It’s time to travel and this month, LatinTRENDS shares “The Most Romantic Getaways Around the World, and for help living out travel dreams, see “Experiential Tips for Travel on a Budget.” What is the best beach read this summer? Carmen Rita’s “Never Too Real,” debut novel about jet setting and uber successful Latinas set in dazzling New York. The lively read was inspired by the former CNBC “On the Money” host’s real-life amigas.

To complete this issue’s business section, LatinTRENDS offers “5 Ways To Make Money From Your High-traffic Blog,” and “7 Steps to Creating Meaningful Professional Connections.”


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Carmelo Anthony speaks about his Puerto Rican roots

New York Knicks star Carmelo Anthony speaks about his Latin (Puerto Rican) roots and what it means to him. He has warm memories of his Dad, who was born in Puerto Rico, but died when Carmelo was just a toddler.


Carmelo Anthony appeared On October 2012 Cover of LatinTRENDS Magazine (see below). Click on link to Purchase that issue & see others:





What You Didn’t Know about Carmelo Anthony


Carmelo Anthony was born in Brooklyn, New York to an African American mother, Mary and Puerto Rican father who he is named after. He is the youngest of four and before his third birthday his father passed away , leaving Mary a struggling single mother.

While his mother worked as a housekeeper, his much older siblings helped to raise him as they lived in the projects of Red Hook. To pass the time, Anthony would watch hours of March Madness and NBA Playoff games.

After the passing of his father, his life would go on to change more once his siblings went on their own paths and left home. This time around, Mary had to take care of Anthony on her own and she moved her son to Baltimore when he was eight. What she didn’t know was that the area called the “The Pharmacy,” was plagued by drugs, prostitution and crime.

To keep her son away from trouble she threatened to keep him off the basketball court if he didn’t behave. This incentive would later help him in his high school, college and NBA career as a basketball player. By 1999, the high school sophomore from Towson Catholic High School was becoming one of the best ball players in the Baltimore area.

Although he was 6’5″, Anthony and his mother knew he wasn’t ready for the big leagues of basketball yet.  To keep from slipping with grades in school, Anthony later attended the strict Oak Hill Academy, and worked out more so that he would go from a skinny high school basketball player to become a possible division one college prospect. By the time he graduated he went to Syracuse University where he shined by helping the team out of a slump to become a winning streak that led to the Big East Tournament semifinals.

From this point, the freshman and his teammates knew he had what it would take to join the NBA. He left college, with his coach’s support, and he became part of the top three picks in the NBA for 2003. He was selected by the much beleaguered Denver Nuggets. Once again, this time he went even further than his college team and brought the Nuggets to the playoffs, and later that year helped the U.S. win a bronze medal in the Olympics.

More change would come in Anthony’s life. His behavior on and off the court started leading to his reputation as being “thug like,” and he knew that he quickly had to change his ways. In 2008, the U.S. Olympic team would win a gold medal at the Beijing games redeeming themselves from the previous Olympics. When it came to playing in the U.S., the Nuggets went through turnover after turnover with coaches. After eight years with the Nuggets, Anthony was traded for the Knicks.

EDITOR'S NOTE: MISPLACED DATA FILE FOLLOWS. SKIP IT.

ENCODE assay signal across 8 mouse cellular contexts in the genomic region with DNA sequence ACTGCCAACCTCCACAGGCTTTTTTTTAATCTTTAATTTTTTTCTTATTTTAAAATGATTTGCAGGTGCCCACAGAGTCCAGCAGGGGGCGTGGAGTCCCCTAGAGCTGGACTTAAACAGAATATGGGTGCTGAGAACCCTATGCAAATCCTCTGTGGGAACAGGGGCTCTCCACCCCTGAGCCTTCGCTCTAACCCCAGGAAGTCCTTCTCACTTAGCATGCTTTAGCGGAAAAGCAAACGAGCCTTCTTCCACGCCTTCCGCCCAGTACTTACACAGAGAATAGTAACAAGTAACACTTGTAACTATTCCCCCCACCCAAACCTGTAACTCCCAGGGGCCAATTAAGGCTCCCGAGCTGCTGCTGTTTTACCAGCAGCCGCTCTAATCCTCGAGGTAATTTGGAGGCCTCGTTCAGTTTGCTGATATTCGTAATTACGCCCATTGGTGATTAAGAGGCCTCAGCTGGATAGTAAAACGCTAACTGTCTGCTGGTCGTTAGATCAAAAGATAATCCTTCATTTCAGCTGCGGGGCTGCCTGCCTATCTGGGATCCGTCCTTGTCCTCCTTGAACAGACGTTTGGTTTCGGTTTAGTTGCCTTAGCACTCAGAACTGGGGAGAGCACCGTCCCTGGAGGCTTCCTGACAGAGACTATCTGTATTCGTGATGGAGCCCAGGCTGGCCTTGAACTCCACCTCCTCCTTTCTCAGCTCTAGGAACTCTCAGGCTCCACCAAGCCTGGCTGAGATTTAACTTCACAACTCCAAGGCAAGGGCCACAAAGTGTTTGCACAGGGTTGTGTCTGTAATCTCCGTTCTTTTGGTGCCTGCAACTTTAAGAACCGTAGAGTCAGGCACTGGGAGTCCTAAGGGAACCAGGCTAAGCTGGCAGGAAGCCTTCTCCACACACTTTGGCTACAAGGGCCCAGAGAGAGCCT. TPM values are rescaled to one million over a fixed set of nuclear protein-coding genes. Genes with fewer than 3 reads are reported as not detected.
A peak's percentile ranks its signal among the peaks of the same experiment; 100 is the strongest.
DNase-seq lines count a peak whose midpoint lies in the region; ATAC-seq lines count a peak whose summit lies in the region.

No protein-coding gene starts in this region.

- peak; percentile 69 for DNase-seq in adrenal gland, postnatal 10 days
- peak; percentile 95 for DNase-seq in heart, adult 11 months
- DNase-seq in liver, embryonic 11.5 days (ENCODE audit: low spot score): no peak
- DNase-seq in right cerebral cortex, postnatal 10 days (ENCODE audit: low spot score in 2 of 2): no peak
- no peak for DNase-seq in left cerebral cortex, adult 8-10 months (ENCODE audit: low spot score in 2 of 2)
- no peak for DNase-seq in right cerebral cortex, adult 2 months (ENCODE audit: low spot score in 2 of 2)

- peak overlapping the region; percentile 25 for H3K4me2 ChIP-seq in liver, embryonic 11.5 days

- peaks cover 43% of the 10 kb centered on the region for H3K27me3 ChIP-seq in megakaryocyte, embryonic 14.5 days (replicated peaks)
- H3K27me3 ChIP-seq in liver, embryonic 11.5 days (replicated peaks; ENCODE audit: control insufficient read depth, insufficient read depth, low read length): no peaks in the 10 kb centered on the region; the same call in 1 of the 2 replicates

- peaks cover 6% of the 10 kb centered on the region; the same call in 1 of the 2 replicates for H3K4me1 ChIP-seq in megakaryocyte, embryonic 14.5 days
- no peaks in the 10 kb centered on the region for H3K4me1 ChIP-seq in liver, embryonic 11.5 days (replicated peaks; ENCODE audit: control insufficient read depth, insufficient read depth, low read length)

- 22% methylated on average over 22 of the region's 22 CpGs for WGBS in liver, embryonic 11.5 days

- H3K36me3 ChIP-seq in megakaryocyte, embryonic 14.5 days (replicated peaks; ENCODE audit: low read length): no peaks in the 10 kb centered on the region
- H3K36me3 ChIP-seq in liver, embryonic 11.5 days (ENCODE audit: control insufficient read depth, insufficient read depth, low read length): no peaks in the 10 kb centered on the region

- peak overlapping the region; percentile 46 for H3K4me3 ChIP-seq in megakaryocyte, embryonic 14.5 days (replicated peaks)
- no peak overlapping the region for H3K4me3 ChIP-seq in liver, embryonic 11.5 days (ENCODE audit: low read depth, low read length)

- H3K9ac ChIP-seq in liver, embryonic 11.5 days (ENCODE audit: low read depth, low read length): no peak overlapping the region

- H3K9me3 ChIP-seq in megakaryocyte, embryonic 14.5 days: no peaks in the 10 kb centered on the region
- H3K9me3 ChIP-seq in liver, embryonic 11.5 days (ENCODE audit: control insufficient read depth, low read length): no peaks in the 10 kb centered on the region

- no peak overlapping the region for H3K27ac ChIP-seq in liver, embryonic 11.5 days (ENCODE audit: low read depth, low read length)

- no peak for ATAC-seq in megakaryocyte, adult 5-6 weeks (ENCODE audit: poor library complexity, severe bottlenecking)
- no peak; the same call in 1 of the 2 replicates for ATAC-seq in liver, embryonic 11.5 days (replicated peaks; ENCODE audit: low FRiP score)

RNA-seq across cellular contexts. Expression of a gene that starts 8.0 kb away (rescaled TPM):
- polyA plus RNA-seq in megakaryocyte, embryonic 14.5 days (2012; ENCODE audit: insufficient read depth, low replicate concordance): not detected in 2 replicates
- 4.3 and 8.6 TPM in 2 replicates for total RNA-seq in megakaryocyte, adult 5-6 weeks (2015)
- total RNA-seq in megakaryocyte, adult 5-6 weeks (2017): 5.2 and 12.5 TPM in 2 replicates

If there was anyone to help mellow Anthony out during that transition to the Knicks, it was Alani “La La” Vasquez, his girlfriend since 2004. In 2007, the couple welcomed their only child, son Kiyan and by 2010 the couple had married shortly before the trade announcement. In 2011, the Knicks made it to the playoffs and Anthony tied his postseason personal high of 42 points. Now, Anthony is playing for the team that he grew up watching during his childhood.

Fun Facts

  • Anthony is the only player to be on all three of EA Sports basketball covers
  • He donated $35,000 to the Indian Ocean Tsunami relief efforts
  • He won the Big East Rookie of the Year Award 10 times surpassing Allen Iverson even though he was in college for one year
  • He says he has a pet camel
  • Carmelo Anthony became the sixth youngest and the 40th player to score 20,000 points in his career this year


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Cuban Yoan Moncada gets $31 Million to Play for Boston. Could this be a New Type of Cuban Defection?

December of 1997, Orlando “El Duque” Hernandez found himself stranded on a nameless rock in the middle of the sea. Fourteen years later, Yasiel Puig found himself in an anonymous hotel room, staring at a gun held by an alleged member of Los Zetas, a notorious Mexican drug cartel.

And then there’s Cuba’s latest great athletic export: Yoan Moncada, a 19-year old prospect who suddenly appeared in Guatemala, without a harrowing defector tale and seemingly with Cuban officials’ blessing, even though he had yet to swing a bat in any league outside of Cuba. The Boston Red Sox won a bidding war, lavishing the shortstop with a $31.5 million signing bonus.

For the past two decades, Cuban ballplayers have found various illegal and illicit means to arrive at the shining diamonds of America’s major league cities. It took 10 years for the first 30 Cuban ballplayers to leave Cuba. Now there are roughly another 75 Cuban players searching for contracts, according to

Jesse Sanchez, all of whom presumably not only defected but, like El Duque, Puig and many others, were smuggled out of Cuba.

What started as a trickle is becoming a strong current of Cuban talent flowing along a pipeline that started with Rene Arocha’s defection in 1991. The stream of Cuban talent would be unremarkable except for the international set of circumstances in which Cuban ballplayers operate in order to pursue their craft outside of Cuba.

The world became aware of Moncada when he starred for Cuba’s national team at the U16 IBAF 2011 World Baseball Championships in Lagos de Moreno, Mexico, as the only Cuban named to the tournament’s All-Star team. Born in the Las Quinientas neighborhood of Abreus in the province of Cienfuegos, he led Cuba’s U16 national league in batting average (.500), OBP (.643), slugging (.918), home runs (8) and walks (37) while going 15-for-15 in stolen bases as a 15-year-old.

So how did Moncada manage to make such a routine exit from Cuba despite falling under MLB’s recent, somewhat confusing rules for signing international free agents?